Quote:
Originally Posted by monkeyxx View Post

My Win 10 PC uses an i7 4790K CPU running at 4.4 GHz clock speed. Interface is a Thunderbolt 2 Presonus Quantum. EDIT: forgot to mention than my standard project settings are 48 kHz, 32 bit float in Cubase 10. My main take away is to leave the Quantum parked at the 64 buffer for now, with this computer.
On that setting Quantum is already down to RTL 3.17ms, so you cannot not expect that any system should work on heavy projects on that setting. On 48KHz on buffer size 32 you are down to RTL 2.50ms which is pretty much unusable on any projects and on any system. RTL 2.50ms can only be used recording live vocals/guitar with minimum of plugins and tracks or you will be punished by clicks and pops. Don't trust people that saying otherwise. As of today, technology (software/hardware) has it's limitations when it comes to RTL. And RTL will never be zero, but maybe in a few years you can work with big projects on RTL 1.5ms; one setting that does it all.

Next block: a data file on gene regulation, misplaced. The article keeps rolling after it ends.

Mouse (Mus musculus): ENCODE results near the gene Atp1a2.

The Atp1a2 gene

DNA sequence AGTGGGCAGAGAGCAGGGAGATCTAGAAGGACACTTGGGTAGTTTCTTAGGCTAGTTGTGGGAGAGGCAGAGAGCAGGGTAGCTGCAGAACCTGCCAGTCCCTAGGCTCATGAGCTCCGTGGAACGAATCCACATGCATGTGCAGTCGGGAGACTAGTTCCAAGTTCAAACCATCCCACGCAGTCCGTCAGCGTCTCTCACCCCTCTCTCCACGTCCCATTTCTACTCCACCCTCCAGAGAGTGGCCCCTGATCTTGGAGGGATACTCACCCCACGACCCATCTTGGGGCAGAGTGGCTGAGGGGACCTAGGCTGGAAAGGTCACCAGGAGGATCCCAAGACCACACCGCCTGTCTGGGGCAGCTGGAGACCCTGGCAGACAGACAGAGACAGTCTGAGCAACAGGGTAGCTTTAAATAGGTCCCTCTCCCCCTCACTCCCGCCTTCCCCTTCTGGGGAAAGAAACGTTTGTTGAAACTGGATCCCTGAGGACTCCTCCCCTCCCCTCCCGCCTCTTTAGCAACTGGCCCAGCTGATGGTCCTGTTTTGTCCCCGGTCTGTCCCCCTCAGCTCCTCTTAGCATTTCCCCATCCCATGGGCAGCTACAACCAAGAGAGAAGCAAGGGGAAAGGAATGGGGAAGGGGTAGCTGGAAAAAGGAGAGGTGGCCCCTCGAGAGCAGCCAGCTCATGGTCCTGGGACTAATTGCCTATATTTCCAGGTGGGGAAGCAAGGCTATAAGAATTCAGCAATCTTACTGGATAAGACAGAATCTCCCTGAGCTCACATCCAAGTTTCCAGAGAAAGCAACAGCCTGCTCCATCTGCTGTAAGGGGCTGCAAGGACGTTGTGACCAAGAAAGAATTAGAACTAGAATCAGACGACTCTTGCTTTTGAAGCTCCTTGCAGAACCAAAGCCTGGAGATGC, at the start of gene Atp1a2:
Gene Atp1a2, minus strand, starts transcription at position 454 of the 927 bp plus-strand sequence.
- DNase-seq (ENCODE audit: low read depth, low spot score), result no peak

Old 1 week ago
  #4175
Gear Nut
 

Quote:
Originally Posted by Jim Rosebrook View Post
Thanks for sharing his observation, which has been mine as well. I have multiple rigs.. some with UAD.. some with Quantum.... and the return on investment is clearly with the Quantum for me.. HUGELY so.
i do love my old quantum 2 for what it does, which is simple and fast and that's all. helped my workflow immensely. i did replace it with an antelope D8 SC because i wanted to rack everything up, but it still resides on my pedalboard for when i'm using a hybrid analog/digital setup with an ABY box. i also use it in the rehearsal space for quick macgyver-style recordings with whatever mics happen to be in there, and you don't have to fuss with it at all and it's digitally controlled and fast and clean and for simple interface use, you can't really ask for much more.